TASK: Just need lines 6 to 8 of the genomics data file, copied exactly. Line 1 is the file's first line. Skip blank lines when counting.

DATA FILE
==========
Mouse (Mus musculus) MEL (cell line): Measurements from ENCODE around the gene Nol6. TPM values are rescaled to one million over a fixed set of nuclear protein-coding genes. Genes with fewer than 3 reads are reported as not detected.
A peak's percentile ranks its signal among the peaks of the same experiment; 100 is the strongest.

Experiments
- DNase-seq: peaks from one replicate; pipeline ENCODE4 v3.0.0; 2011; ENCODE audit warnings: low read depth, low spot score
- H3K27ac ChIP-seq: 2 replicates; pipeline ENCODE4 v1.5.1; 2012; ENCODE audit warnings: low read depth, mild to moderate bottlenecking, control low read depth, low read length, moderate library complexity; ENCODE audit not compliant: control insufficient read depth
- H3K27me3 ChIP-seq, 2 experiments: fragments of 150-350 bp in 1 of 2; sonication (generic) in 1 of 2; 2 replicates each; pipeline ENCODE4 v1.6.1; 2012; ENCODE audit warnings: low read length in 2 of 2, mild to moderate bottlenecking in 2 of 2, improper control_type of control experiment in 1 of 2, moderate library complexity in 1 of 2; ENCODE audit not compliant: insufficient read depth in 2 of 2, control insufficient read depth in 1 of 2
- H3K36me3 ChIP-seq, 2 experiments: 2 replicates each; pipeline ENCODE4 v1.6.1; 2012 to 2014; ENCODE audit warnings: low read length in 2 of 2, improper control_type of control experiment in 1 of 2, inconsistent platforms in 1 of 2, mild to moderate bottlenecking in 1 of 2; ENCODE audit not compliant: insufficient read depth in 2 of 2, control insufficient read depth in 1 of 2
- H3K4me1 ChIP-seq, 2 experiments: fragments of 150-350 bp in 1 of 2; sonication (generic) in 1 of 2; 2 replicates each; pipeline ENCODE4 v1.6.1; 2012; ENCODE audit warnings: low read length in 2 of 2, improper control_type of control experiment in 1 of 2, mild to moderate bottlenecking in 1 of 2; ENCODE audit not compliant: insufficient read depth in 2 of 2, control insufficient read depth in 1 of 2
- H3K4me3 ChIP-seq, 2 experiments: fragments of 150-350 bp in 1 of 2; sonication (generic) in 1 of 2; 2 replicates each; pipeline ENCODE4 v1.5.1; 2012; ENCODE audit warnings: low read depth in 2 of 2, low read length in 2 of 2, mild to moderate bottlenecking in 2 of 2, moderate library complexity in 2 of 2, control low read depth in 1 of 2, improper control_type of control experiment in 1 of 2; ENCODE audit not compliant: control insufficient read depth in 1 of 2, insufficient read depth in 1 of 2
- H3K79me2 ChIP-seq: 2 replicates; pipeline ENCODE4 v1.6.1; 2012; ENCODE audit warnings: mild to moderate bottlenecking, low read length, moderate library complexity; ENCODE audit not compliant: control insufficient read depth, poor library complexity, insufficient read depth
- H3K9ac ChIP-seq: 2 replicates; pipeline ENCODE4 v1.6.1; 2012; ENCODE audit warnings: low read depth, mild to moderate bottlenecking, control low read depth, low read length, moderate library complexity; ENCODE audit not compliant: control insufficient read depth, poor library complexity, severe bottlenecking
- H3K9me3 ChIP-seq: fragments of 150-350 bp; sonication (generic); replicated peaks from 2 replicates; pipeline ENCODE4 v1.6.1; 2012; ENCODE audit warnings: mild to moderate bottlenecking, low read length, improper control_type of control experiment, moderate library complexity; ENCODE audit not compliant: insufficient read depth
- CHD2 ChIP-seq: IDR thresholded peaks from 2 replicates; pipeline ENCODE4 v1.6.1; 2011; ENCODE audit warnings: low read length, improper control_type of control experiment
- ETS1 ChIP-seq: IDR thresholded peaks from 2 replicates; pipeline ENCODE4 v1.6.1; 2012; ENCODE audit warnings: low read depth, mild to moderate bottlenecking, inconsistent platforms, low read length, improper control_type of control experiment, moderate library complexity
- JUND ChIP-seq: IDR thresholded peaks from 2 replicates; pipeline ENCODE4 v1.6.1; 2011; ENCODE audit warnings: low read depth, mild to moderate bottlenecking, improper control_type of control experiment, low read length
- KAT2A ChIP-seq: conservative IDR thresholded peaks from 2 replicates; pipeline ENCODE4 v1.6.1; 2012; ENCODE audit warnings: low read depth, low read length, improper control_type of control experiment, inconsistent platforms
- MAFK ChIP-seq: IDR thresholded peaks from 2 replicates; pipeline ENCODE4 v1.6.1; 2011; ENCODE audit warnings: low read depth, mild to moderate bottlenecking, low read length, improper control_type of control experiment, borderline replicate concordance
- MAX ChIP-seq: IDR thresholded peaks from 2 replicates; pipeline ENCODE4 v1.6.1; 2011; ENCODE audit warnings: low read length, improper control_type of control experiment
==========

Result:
- H3K27me3 ChIP-seq, 2 experiments: fragments of 150-350 bp in 1 of 2; sonication (generic) in 1 of 2; 2 replicates each; pipeline ENCODE4 v1.6.1; 2012; ENCODE audit warnings: low read length in 2 of 2, mild to moderate bottlenecking in 2 of 2, improper control_type of control experiment in 1 of 2, moderate library complexity in 1 of 2; ENCODE audit not compliant: insufficient read depth in 2 of 2, control insufficient read depth in 1 of 2
- H3K36me3 ChIP-seq, 2 experiments: 2 replicates each; pipeline ENCODE4 v1.6.1; 2012 to 2014; ENCODE audit warnings: low read length in 2 of 2, improper control_type of control experiment in 1 of 2, inconsistent platforms in 1 of 2, mild to moderate bottlenecking in 1 of 2; ENCODE audit not compliant: insufficient read depth in 2 of 2, control insufficient read depth in 1 of 2
- H3K4me1 ChIP-seq, 2 experiments: fragments of 150-350 bp in 1 of 2; sonication (generic) in 1 of 2; 2 replicates each; pipeline ENCODE4 v1.6.1; 2012; ENCODE audit warnings: low read length in 2 of 2, improper control_type of control experiment in 1 of 2, mild to moderate bottlenecking in 1 of 2; ENCODE audit not compliant: insufficient read depth in 2 of 2, control insufficient read depth in 1 of 2